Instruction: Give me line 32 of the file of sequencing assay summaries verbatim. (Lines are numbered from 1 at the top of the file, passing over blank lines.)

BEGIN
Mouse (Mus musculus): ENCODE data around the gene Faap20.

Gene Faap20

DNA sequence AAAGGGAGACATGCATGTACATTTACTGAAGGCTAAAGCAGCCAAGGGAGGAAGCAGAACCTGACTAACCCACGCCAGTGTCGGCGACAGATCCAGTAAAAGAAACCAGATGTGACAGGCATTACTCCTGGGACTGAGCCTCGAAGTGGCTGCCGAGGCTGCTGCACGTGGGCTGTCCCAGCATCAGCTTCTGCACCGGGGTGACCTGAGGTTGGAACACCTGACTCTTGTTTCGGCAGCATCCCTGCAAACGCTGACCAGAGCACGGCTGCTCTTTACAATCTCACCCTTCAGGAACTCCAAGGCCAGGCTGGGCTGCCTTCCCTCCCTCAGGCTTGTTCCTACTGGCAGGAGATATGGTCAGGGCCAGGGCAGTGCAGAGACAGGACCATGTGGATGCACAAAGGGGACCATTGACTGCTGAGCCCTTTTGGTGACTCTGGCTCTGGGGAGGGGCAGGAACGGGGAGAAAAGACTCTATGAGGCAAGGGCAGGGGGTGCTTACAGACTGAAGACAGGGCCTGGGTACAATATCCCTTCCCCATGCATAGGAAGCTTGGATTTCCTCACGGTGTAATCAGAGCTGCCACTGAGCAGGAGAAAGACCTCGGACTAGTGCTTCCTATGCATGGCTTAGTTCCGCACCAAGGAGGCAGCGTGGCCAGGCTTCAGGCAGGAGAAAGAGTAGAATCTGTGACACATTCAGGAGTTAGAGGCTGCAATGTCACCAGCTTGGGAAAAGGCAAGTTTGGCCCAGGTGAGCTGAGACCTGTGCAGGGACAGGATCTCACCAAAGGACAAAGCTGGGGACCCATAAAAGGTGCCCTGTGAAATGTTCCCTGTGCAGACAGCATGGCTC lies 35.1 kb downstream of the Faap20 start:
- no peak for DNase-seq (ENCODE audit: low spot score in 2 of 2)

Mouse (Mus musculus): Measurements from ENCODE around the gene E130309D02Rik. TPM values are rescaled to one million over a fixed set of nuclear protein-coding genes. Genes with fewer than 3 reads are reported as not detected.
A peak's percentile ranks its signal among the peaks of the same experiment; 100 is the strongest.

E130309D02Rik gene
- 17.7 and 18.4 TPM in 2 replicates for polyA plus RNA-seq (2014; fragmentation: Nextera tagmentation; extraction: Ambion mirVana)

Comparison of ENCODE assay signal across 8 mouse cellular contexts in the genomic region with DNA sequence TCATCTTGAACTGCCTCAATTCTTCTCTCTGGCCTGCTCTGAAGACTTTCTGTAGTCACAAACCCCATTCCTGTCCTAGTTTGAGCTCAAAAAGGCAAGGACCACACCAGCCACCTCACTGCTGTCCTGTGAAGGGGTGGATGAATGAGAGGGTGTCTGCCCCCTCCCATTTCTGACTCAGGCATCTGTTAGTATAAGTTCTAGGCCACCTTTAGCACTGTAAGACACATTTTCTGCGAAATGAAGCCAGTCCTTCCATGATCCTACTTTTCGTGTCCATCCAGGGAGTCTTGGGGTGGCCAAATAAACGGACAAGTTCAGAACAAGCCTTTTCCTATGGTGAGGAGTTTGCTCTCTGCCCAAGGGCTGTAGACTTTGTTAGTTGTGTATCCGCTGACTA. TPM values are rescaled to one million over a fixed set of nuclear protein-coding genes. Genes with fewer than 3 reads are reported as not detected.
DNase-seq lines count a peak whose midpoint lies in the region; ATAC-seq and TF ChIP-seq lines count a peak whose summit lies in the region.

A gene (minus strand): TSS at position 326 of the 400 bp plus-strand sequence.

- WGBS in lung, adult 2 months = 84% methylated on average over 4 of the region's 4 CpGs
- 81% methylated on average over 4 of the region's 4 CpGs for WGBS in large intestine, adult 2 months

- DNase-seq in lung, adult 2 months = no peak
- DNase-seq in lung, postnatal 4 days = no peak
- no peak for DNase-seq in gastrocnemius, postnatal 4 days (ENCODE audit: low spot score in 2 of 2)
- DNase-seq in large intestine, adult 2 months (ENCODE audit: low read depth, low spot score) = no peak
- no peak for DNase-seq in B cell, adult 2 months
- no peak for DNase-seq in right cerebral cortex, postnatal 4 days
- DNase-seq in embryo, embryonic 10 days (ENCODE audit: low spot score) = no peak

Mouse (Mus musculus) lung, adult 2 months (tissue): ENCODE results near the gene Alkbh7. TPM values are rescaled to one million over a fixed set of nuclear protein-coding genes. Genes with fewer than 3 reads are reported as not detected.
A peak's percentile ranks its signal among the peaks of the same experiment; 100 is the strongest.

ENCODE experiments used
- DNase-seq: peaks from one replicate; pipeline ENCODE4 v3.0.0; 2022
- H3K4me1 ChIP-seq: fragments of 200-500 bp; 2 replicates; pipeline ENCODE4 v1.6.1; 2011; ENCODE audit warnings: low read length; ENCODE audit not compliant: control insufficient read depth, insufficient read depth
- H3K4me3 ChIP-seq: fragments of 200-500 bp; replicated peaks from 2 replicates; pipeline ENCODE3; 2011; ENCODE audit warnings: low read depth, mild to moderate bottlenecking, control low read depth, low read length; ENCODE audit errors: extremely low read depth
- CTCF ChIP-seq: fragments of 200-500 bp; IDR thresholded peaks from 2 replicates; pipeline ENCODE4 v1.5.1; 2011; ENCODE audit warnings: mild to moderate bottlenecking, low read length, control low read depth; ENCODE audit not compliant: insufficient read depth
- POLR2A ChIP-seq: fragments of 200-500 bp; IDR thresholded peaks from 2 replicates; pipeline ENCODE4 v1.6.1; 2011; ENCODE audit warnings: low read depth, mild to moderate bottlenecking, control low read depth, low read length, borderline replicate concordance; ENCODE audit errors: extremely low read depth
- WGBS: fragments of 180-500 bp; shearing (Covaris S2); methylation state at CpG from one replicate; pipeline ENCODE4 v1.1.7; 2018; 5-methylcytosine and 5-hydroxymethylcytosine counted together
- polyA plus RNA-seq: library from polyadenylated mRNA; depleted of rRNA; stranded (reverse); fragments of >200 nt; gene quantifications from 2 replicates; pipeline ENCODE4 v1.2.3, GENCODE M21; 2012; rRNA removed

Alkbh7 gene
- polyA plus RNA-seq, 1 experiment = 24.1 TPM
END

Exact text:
- polyA plus RNA-seq, 1 experiment = 24.1 TPM